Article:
BOSSIER CITY, La. (KSLA) - If you have ever driven over the Benton Road Spur overpass in Bossier City — you can see a gathering of worn-out roof tops in the distance.
But upon closer inspection, you'll find new construction going up at the corner of Ward and Jean Streets.
It's actually the fourth new home to go up in that area of Bossier City in the last few years, homes constructed by the Fuller Center for Housing.
"Where's our bathroom going to be," asks Melanie Moss' daughter, as mom points to a yet to be developed area of concrete slab covered in two-by-fours.
“To be standing her, literally, with my hands on the wall is amazing,” Melanie said, the recipient of the latest Fuller Center for Housing home.
But the road she took to make it do this groundbreaking day was an extremely long and difficult one.
“I used drugs for a solid 20 years,” Melanie said.
“I lost so much. I gave away so much. I destroyed so much,” she continues.
Melanie revealed her journey also involved a stint behind bars, until she managed to deal with her addiction.
She now works at CADA, the drug and alcohol rehabilitation facility that she once sought out for help to rid drugs from her life.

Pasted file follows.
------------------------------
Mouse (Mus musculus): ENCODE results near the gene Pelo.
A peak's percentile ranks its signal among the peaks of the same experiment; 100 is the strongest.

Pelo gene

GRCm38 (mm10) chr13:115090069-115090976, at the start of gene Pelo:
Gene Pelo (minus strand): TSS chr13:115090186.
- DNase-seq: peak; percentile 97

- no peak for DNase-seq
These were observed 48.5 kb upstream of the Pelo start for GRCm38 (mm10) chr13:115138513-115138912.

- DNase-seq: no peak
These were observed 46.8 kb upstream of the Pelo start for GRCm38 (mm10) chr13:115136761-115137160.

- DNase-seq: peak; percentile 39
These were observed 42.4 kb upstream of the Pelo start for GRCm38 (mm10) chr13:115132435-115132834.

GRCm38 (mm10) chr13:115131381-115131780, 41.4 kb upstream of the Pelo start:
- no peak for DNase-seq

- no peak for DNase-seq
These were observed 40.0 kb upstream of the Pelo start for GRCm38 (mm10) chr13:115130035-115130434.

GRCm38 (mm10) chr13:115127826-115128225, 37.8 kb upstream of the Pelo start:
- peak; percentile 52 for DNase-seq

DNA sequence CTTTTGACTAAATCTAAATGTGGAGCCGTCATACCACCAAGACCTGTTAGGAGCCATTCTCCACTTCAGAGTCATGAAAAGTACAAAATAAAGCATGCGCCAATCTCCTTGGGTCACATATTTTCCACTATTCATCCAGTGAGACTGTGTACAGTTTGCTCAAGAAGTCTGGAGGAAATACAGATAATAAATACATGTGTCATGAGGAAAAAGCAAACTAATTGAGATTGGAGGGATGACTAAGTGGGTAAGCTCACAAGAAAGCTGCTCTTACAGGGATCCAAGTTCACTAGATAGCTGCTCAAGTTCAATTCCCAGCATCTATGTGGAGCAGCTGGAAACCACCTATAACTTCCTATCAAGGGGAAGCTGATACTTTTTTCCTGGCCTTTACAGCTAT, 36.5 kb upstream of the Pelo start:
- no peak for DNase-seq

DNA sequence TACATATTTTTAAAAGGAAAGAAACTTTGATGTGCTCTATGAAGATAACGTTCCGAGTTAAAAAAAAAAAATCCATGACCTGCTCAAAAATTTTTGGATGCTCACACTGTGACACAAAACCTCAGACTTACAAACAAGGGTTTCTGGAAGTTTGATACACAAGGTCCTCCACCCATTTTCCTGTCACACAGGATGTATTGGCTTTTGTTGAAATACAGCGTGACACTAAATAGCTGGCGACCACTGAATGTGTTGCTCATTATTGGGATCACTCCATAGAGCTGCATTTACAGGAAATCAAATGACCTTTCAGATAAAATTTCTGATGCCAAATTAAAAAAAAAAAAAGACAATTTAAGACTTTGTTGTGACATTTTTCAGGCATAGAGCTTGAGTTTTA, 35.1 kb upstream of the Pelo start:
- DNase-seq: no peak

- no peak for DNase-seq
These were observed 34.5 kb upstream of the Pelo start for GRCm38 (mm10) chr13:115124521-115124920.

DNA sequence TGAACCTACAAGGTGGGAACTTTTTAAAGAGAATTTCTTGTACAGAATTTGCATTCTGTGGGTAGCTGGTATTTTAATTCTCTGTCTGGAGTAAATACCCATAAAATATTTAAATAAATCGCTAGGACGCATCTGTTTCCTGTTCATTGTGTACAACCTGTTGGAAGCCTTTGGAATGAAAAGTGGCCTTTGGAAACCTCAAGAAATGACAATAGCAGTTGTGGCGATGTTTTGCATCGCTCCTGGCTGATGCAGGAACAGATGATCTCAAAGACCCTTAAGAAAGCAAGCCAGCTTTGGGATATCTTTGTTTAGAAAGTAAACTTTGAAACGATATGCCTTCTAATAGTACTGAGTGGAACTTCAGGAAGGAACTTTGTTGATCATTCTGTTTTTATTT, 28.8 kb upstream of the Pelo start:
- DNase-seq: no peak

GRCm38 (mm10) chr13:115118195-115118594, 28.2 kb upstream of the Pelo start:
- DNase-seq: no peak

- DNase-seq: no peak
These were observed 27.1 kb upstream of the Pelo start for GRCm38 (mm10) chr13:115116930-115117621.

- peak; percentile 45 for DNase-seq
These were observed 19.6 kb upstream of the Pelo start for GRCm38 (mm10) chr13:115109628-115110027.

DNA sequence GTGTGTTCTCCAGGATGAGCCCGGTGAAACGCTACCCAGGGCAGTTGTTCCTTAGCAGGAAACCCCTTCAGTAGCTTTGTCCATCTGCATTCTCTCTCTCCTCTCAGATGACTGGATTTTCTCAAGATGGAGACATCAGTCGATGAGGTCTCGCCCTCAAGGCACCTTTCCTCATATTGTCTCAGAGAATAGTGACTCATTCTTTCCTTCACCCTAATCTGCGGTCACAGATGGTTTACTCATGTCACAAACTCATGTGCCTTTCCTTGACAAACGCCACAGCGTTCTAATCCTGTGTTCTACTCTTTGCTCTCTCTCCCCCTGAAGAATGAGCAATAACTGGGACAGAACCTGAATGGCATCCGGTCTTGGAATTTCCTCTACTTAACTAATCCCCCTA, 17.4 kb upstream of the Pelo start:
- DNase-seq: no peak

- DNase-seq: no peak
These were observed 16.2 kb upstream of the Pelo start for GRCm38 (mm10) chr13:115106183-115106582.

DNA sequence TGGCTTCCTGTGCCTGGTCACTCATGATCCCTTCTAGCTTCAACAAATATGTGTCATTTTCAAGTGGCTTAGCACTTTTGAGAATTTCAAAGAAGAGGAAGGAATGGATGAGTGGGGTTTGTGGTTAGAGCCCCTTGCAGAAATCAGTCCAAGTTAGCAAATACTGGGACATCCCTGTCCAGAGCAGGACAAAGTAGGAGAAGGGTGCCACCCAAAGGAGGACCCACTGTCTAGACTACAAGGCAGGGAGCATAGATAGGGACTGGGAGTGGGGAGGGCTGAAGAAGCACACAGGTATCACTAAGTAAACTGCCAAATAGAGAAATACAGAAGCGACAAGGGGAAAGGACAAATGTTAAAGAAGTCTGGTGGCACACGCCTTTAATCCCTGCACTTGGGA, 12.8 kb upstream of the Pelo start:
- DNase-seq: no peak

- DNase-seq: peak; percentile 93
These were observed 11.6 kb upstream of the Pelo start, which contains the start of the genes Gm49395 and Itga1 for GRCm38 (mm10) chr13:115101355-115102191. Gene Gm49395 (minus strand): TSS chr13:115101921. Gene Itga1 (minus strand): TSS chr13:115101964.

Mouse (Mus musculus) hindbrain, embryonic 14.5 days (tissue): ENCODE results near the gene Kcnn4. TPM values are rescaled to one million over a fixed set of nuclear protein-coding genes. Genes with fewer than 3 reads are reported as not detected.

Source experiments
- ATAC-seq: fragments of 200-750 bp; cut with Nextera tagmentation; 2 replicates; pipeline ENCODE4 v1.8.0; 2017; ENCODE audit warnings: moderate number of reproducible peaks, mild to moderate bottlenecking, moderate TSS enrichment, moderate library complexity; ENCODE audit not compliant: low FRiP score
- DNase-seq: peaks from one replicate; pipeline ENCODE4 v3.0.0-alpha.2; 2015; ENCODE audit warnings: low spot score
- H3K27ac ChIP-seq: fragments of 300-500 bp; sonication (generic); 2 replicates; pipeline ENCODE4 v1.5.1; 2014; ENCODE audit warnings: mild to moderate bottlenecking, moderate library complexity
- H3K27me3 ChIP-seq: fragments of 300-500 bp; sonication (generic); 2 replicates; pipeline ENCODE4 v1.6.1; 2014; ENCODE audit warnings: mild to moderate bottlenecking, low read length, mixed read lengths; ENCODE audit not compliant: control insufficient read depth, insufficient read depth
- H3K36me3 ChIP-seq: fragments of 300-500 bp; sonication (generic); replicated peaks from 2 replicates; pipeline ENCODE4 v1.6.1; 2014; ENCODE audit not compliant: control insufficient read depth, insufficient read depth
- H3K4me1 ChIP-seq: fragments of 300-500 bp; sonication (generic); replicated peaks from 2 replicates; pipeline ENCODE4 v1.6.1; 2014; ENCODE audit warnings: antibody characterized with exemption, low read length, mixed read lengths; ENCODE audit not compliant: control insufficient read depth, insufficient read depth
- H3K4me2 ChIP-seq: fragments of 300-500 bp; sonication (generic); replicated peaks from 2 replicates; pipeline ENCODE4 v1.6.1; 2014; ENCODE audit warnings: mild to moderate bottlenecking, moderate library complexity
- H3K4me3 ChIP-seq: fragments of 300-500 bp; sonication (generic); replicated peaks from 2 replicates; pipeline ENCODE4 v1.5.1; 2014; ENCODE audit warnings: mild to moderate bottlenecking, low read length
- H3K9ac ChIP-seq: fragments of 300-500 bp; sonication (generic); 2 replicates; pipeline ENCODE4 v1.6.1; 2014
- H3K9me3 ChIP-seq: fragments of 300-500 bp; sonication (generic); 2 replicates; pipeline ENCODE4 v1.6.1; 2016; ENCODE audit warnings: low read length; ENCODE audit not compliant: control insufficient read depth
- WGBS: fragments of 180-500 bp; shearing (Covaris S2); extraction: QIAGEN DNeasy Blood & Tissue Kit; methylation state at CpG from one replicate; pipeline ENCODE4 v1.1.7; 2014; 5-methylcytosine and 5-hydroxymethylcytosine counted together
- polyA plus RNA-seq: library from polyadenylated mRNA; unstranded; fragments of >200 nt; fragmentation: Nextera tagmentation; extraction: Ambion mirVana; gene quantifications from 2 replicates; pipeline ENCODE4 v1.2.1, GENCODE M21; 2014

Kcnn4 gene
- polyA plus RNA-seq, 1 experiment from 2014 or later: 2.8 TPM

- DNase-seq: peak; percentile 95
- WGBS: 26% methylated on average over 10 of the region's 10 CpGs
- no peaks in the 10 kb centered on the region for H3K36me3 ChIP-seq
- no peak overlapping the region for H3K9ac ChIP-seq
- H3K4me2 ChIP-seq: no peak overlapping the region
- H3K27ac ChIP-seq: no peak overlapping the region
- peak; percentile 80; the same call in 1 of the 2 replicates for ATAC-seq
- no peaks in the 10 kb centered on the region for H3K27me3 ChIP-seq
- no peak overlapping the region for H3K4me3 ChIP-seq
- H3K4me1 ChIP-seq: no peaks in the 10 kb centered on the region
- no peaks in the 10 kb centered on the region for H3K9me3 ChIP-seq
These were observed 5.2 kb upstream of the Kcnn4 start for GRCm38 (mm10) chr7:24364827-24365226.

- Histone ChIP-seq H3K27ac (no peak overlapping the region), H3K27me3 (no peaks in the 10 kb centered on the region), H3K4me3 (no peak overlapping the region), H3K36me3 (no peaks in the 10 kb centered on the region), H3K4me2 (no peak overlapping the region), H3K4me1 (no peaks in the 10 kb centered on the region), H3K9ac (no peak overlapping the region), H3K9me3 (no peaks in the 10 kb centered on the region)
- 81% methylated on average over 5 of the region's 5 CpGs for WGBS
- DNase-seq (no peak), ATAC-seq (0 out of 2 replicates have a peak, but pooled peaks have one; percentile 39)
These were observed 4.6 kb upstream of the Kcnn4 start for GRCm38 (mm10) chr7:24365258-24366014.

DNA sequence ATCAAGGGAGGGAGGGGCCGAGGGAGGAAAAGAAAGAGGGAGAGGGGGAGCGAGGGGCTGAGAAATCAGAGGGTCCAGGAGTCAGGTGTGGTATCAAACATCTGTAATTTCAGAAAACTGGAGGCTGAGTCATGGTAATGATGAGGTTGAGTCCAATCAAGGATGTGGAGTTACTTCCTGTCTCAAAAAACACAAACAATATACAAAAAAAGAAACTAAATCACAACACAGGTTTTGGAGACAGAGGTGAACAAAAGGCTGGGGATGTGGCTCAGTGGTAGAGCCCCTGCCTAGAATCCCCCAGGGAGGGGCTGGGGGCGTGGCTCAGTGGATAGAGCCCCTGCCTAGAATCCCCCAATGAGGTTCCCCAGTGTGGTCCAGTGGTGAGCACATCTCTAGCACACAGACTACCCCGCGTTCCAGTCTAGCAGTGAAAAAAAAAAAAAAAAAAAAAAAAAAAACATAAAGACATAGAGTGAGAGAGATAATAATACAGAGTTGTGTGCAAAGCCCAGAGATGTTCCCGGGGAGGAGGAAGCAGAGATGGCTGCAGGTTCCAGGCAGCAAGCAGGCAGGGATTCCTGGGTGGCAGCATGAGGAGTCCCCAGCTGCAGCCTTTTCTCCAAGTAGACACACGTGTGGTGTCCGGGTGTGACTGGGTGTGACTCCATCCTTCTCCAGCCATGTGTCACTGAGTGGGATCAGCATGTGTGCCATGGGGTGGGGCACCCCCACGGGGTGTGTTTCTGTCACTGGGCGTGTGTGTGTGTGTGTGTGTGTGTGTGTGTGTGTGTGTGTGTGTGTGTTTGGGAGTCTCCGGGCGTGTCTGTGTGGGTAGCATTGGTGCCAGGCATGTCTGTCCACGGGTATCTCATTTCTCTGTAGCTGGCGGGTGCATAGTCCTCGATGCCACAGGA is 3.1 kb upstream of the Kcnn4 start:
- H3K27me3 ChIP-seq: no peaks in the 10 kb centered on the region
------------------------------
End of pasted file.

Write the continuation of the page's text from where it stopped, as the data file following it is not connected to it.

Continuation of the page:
"It keeps me on the edge of seeing what that life is like. So if any part of me thinks about going back, I'm seeing the devastation every single day."
The home ownership program with the Fuller Center for Housing helps families purchase homes by making the process more affordable.
Of the Fully Center’s nearly 60 homes built in the area, this is the fourth to be built in Bossier City, all four memorializing the lives of three teenage girls killed in a 2006 crash.
The home being constructed for Melanie is called the 'Emily Build' project, in honor of Emily Perdue.
"It's in her memory, something she would love to be a part of," Terry Perdue, Emily's mother, says with a growing smile on her face.
Emily was killed along with fellow Airline High School classmates and friends, Katy Watkins and Molly Reed.
The three other new Fuller Center homes built nearby are aptly named Katy Build and Molly Build.
For each construction, much of the money, supplies, and volunteer labor was donated by the churches the girls attended.
Asbury United Methodist Church and The Simple Church were sponsors of the first three homes. First Bossier was also one of the organizations working with the Fuller Center.
“These people in their pain have chosen to do this for us,” Melanie said.
And for the Perdues, they're excited to see their daughter still doing for others, just as she learned in church, even 13 years after her death.
"From our tragedy, I think there's good coming out of this," Emily's father Danny says.
“I have no doubt,” Terry said. "that when those three girls went to heaven, God said, ‘Well done, my good and faithful servants’.